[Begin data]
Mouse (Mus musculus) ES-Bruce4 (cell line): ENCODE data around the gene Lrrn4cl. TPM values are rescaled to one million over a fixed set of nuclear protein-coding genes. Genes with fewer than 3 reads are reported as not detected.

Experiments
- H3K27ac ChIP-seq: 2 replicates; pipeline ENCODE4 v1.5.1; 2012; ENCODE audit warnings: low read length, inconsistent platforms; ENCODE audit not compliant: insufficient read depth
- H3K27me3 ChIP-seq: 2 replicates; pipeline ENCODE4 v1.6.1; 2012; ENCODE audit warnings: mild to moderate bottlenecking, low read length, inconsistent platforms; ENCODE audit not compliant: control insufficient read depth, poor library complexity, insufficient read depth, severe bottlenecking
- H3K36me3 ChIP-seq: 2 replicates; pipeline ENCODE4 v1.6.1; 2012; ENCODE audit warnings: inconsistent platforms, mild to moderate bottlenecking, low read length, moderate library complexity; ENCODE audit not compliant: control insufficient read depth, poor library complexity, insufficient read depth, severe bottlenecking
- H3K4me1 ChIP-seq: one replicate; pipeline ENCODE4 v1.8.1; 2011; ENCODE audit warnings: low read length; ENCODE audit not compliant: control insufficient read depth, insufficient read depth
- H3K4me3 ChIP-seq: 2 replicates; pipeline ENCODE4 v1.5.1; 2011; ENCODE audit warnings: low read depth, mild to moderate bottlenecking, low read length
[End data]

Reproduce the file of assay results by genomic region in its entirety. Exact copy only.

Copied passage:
Mouse (Mus musculus) ES-Bruce4 (cell line): ENCODE data around the gene Lrrn4cl. TPM values are rescaled to one million over a fixed set of nuclear protein-coding genes. Genes with fewer than 3 reads are reported as not detected.

Experiments
- H3K27ac ChIP-seq: 2 replicates; pipeline ENCODE4 v1.5.1; 2012; ENCODE audit warnings: low read length, inconsistent platforms; ENCODE audit not compliant: insufficient read depth
- H3K27me3 ChIP-seq: 2 replicates; pipeline ENCODE4 v1.6.1; 2012; ENCODE audit warnings: mild to moderate bottlenecking, low read length, inconsistent platforms; ENCODE audit not compliant: control insufficient read depth, poor library complexity, insufficient read depth, severe bottlenecking
- H3K36me3 ChIP-seq: 2 replicates; pipeline ENCODE4 v1.6.1; 2012; ENCODE audit warnings: inconsistent platforms, mild to moderate bottlenecking, low read length, moderate library complexity; ENCODE audit not compliant: control insufficient read depth, poor library complexity, insufficient read depth, severe bottlenecking
- H3K4me1 ChIP-seq: one replicate; pipeline ENCODE4 v1.8.1; 2011; ENCODE audit warnings: low read length; ENCODE audit not compliant: control insufficient read depth, insufficient read depth
- H3K4me3 ChIP-seq: 2 replicates; pipeline ENCODE4 v1.5.1; 2011; ENCODE audit warnings: low read depth, mild to moderate bottlenecking, low read length